How to integrate Amazon Web Services to build an online application?
2 October, 2013
The idea is to create an online video repository. This application should be capable of uploading files to a storage server and displaying them once the process is completed. For this project I selected Amazon Web Services. I am able of supplying a fully functional and scalable application when integrating those services. Let me be clear, this post is systems integration oriented. I am not going to explain the coding of the application, this could be another post. My main goal here is to explain how I integrated AWS for this purpose: Route 53, EC2, SDK, EBS, CloudFront, S3, RDS, SQS, SNS and CloudWatch.
This stack shows AWS infrastructure. There are many services available but I only used 10.
To start one must create an Amazon AWS account. We can then manage our services through the management console.
This diagram represents how I used Amazon services. Let me explain:
- R53: Route 53 is a highly available and scalable Domain Name System (DNS) web service. I used R53 to point my domain name to the web server where my application was hosted; in my case an EC2 virtual server.
- EC2: Elastic Computer Cloud allows us to rent virtual computers on which to run our own computer applications. I created an Ubuntu VPS. To integrate my PHP code I installed the SDK modules. I stored my code into the EBS volume.
- SDK: Software Development Kit is a group of tools and features that expand our programming possibilities integrating Amazon AWS. At present there are kits for Android, iOS, Java, .NET, Python, Node.js, PHP and Ruby. We can call those PHP libraries from our code. I used it to communicate my code with SQS and SNS.
- EBS: Elastic Block Store provides block level storage volumes for use with Amazon EC2 instances. Once created I pointed the EC2 instance folder /var/www to the EBS.
- CloudFront: It is a web service for content delivery (CDN). It delivers our contents dynamic, static and streaming content in S3. Requests for our content are automatically routed to the nearest edge location, so content is delivered with the best possible performance.
- S3: Simple Storage Service provides a simple web services interface that can be used to store and retrieve any amount of data, at any time, from anywhere on the web. We keep all our multimedia files here. This service works well together with CloudFront distributing the contents to edge locations.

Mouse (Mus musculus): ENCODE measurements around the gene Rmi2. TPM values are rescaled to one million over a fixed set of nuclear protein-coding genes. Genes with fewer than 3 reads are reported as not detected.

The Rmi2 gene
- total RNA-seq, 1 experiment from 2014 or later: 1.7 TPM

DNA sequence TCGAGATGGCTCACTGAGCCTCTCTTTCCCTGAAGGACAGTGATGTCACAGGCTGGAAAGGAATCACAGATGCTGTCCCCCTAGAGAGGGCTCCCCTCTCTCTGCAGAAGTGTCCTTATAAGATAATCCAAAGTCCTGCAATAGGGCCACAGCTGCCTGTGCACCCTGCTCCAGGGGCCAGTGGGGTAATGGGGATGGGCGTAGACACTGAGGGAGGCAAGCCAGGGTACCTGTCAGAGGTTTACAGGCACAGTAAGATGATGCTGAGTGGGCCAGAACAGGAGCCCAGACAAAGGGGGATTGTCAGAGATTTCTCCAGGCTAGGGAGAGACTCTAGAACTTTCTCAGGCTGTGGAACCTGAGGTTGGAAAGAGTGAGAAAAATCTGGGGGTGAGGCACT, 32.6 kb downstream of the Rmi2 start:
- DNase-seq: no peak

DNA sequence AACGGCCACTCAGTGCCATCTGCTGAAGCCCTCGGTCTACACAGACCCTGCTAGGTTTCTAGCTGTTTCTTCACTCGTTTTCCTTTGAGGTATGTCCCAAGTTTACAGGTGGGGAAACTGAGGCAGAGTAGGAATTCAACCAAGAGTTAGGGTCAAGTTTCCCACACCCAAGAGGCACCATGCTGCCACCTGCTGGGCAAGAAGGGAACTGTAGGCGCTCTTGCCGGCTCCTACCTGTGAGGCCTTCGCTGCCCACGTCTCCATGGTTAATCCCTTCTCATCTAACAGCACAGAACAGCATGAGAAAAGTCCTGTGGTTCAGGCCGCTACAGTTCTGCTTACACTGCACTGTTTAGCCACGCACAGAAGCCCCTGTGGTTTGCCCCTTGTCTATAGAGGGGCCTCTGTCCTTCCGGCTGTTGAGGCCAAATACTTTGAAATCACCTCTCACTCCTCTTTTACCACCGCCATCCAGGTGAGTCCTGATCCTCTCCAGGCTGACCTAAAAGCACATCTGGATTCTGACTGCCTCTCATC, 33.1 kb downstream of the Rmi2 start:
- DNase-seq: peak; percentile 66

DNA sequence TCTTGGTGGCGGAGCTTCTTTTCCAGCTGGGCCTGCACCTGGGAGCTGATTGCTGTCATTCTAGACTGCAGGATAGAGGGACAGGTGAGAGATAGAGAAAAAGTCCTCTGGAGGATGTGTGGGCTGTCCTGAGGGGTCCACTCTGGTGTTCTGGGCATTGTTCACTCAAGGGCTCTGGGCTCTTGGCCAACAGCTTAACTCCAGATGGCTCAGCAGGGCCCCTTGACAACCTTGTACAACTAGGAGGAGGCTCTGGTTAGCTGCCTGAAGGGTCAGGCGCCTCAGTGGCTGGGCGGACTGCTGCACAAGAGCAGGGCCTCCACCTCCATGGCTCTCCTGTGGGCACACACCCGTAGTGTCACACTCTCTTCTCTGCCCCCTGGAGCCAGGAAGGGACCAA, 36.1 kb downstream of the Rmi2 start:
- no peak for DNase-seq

- RDS: Relational Database Service is a web service that makes it easy to set up, operate, and scale a relational database in the cloud. It gives you access to the capabilities of a familiar MySQL, Oracle or Microsoft SQL Server database engine. I placed here my MySQL database.
- SQS: Simple Queue Service is a fast, reliable, scalable, fully managed queue service. We can use SQS to transmit any volume of data, at any level of throughput, without losing messages or requiring other services to be always available. In my case, I used it to send complete messages between file upload process and my PHP application. If we’d like to change our videos color or watermark them on upload process, we should be using this service as well, as it is a good way of warning Amazon services between them. We need to use the SDK for this purpose.
- SNS: Simple Notification Service is a fully managed push messaging service. Besides pushing directly to mobile devices, SNS can also deliver notifications by SMS text message or email. From the PHP code I called SDK to send SNS emails when upload processes were finished.
- CloudWatch: It provides monitoring for AWS cloud resources and the applications customers run on AWS. I used it to monitor resource utilization, application performance, metrics and costs message.
This is how I integrated the software resources.
So at the end I got a PHP application that uploads video files into a repository. When files are fully uploaded, the systems sends a message to the code in order to publish the latest upload and an email is sent to me as log. File information is saved in a database.
Here I finish my explanation. If anyone doubts can leave a comment.
Tags: amazon aws, cloudfront, cloudwatch, ebs, ec2, rds, route 53, s3, sns, sqs